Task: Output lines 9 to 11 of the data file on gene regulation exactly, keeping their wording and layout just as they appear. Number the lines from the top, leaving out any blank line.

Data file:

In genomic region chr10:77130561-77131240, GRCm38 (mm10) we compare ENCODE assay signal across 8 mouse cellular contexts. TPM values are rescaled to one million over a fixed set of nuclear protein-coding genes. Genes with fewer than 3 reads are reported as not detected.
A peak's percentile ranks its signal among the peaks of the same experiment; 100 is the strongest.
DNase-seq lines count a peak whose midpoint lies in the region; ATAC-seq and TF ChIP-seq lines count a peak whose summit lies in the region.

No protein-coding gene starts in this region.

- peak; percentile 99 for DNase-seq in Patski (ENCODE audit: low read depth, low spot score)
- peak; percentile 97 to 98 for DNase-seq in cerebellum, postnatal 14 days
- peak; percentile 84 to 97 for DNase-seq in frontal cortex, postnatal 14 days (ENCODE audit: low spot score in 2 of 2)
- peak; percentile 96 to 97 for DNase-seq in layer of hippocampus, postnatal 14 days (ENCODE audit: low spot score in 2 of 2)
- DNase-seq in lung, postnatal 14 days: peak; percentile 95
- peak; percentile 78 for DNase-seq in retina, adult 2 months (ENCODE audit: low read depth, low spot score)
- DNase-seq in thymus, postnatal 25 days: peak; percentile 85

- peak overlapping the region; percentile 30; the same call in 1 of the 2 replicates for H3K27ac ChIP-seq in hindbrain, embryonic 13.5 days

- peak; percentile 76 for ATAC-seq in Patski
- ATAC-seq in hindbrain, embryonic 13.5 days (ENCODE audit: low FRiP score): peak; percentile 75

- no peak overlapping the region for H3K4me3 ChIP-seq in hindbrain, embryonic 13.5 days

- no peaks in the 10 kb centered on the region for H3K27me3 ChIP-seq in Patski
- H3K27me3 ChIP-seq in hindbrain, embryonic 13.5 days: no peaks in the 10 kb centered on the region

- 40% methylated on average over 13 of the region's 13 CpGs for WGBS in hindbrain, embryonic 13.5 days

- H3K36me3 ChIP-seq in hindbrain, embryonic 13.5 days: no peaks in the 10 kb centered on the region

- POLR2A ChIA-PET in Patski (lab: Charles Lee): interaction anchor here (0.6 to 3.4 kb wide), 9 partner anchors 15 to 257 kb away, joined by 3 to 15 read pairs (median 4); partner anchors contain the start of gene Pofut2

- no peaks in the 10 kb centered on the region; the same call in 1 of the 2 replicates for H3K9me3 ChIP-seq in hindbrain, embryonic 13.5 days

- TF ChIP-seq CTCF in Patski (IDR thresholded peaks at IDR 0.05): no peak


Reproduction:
- DNase-seq in lung, postnatal 14 days: peak; percentile 95
- peak; percentile 78 for DNase-seq in retina, adult 2 months (ENCODE audit: low read depth, low spot score)
- DNase-seq in thymus, postnatal 25 days: peak; percentile 85